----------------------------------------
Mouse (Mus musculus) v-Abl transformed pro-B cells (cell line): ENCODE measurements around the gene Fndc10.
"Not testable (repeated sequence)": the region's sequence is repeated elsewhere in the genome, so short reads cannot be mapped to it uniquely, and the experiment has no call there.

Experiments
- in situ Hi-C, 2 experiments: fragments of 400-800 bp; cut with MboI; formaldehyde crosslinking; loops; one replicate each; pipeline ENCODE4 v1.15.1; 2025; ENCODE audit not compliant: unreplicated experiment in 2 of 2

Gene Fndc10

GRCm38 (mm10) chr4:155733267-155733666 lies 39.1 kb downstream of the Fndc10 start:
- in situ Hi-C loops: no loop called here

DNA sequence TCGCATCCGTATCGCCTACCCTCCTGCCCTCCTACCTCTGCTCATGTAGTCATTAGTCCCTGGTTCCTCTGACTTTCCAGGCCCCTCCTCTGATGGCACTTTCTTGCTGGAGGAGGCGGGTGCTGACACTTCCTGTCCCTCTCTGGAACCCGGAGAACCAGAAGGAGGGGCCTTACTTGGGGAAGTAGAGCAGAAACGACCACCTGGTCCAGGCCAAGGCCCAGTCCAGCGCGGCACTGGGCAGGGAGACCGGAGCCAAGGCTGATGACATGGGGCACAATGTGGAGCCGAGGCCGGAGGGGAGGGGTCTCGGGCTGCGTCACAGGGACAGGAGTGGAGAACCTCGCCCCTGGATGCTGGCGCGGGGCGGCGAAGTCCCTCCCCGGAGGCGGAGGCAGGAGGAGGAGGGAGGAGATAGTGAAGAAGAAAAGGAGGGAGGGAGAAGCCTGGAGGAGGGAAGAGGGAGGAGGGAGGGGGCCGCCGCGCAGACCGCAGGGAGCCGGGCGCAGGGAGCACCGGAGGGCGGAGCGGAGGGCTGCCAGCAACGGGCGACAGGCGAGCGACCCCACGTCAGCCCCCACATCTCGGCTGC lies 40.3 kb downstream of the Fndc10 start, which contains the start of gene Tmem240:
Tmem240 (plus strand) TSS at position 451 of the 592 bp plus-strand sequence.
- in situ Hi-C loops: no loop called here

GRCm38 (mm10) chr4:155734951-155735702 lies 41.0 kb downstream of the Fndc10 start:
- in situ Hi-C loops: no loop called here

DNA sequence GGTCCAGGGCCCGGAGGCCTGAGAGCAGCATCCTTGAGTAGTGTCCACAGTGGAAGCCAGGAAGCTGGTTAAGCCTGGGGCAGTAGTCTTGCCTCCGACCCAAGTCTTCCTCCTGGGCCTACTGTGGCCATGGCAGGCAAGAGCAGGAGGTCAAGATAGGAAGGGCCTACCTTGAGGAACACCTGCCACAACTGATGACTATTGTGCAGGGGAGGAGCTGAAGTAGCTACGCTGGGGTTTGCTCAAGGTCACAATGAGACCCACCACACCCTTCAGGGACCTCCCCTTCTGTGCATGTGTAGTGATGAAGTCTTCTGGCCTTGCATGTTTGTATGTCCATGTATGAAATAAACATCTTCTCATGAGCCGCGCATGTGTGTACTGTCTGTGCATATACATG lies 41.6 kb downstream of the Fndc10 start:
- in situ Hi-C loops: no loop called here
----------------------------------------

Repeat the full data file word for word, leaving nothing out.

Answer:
Mouse (Mus musculus) v-Abl transformed pro-B cells (cell line): ENCODE measurements around the gene Fndc10.
"Not testable (repeated sequence)": the region's sequence is repeated elsewhere in the genome, so short reads cannot be mapped to it uniquely, and the experiment has no call there.

Experiments
- in situ Hi-C, 2 experiments: fragments of 400-800 bp; cut with MboI; formaldehyde crosslinking; loops; one replicate each; pipeline ENCODE4 v1.15.1; 2025; ENCODE audit not compliant: unreplicated experiment in 2 of 2

Gene Fndc10

GRCm38 (mm10) chr4:155733267-155733666 lies 39.1 kb downstream of the Fndc10 start:
- in situ Hi-C loops: no loop called here

DNA sequence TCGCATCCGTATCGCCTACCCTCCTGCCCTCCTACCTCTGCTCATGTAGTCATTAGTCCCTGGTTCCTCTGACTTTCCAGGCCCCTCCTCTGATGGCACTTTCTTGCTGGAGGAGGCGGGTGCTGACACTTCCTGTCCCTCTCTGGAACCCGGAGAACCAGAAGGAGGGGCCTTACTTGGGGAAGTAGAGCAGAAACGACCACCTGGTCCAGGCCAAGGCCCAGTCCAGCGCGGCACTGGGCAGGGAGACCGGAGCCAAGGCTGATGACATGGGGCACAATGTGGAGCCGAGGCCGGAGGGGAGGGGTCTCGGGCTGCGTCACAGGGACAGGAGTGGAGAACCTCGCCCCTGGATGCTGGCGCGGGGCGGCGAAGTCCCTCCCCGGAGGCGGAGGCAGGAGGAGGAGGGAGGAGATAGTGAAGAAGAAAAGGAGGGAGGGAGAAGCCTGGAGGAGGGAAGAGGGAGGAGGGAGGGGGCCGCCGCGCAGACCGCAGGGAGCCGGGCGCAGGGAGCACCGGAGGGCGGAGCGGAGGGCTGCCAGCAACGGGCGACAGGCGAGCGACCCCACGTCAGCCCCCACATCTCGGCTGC lies 40.3 kb downstream of the Fndc10 start, which contains the start of gene Tmem240:
Tmem240 (plus strand) TSS at position 451 of the 592 bp plus-strand sequence.
- in situ Hi-C loops: no loop called here

GRCm38 (mm10) chr4:155734951-155735702 lies 41.0 kb downstream of the Fndc10 start:
- in situ Hi-C loops: no loop called here

DNA sequence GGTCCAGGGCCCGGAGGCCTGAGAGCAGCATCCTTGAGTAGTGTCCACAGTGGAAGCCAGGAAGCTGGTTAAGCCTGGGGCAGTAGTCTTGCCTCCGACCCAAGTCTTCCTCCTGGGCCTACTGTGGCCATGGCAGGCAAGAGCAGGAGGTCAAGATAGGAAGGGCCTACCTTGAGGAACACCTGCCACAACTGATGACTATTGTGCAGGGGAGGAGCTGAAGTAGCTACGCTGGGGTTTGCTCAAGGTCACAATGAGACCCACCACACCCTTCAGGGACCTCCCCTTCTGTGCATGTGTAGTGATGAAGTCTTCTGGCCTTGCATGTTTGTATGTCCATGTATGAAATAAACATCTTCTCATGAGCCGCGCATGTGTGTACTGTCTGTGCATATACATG lies 41.6 kb downstream of the Fndc10 start:
- in situ Hi-C loops: no loop called here